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It Is Slam Time, but Let's Not Slam Each Other Now

CINCINNATI - AUGUST 22:  Rafael Nadal of Spain reacts to a missed shot against Novak Djokovic of Serbia in their semi final during day six of the Western & Southern Financial Group Masters on August 22, 2009 at the Lindner Family Tennis Center in Cincinnati, Ohio.  (Photo by Nick Laham/Getty Images)
antiMatterSenior Analyst IAugust 30, 2009

Yeah, this is Slam time. The time when fans slam the door on each other's faces.

Apparently, articles on Rafael Nadal's achievements or his game recaps should carry comments on Roger Federer's achievements and why Nadal having a favourable head-to-head doesn't matter in any manner to Federer...or something.

Anything written on Federer's prospects at the US Open and restricted to that, carrying no Greatest of All Time debate or anything, should contain something on Pete Sampras' achievements and why Federer has not yet gotten to this or that record.

Apparently, when tennis is being staged—of the highest quality at the highest level—it is not about tennis anymore.

Why, me hearties? Is this really about two (or more) great champions? Really?

Or is it just you and me squaring off and throwing heated words and profanities against each other, trying at all costs to prove one's own pointless point? Perhaps it gives the sense that you are a Butch Cassidy and I am the Sundance Kid. A duel is fun, no?

Or maybe it is the pent-up anger at the bloke that double bageled you when you were in college. Or perhaps it is the anger that rises up on reminiscing the fact that you were not allowed to play tennis when you should have, and missed the chance.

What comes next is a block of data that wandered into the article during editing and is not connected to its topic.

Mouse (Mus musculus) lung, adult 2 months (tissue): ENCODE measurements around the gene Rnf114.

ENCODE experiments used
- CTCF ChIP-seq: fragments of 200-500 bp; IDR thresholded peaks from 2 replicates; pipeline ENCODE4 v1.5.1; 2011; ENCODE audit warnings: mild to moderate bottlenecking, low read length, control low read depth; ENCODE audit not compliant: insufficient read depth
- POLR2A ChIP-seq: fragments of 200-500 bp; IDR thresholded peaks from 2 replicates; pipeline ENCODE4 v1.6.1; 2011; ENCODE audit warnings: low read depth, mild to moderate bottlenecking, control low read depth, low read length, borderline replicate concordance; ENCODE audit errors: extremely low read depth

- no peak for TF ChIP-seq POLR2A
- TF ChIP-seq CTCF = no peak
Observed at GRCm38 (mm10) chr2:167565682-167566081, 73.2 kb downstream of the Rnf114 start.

You and me—both of us know that this is a game and it ought to be played for fun and watched for fun (well, "the played for fun" only to us non-pros). But we still fight; only if it were a fun fight. Yeah, maybe it is, maybe in some cultures throwing the "F" word at strangers is fun (fun starts with "F" of course).

You love Nadal, you say. Oh yeah, love him. But why should it concern you that I love Federer more, or I love tennis more? Does it diminish your love in any manner?

Or even the fact that that other bloke did a game recap on one of Nadal's victories over Federer? Maybe after you trade all the bullets you may find out to your (un)pleasant surprise that he was a more a fan of Federer than of Nadal, only he is not as obsessed.

Yeah, so that I sound unprejudiced, I may as well state that you can reverse any pair of names and get the same intended meaning here.

When something is stated within a certain bound, there is no justification for considering it insulting. Otherwise you are curtailing someone's freedom, or trying to—yeah, you cannot curtail his/her freedom unless he/she doesn't care what you have to say.

But that is not how a "society" is. People do care what others say about them. What is the meaning in coming together and being together, otherwise?

Perhaps it is all for better that a bit of restraint be exercised, and a bit of freedom be earned in the process. The game was made and intended to be bigger than the individual.

It is a forest—not just some trees.

So, it is Slam time. The time when fans are happy watching tennis of the highest quality. Savvy?

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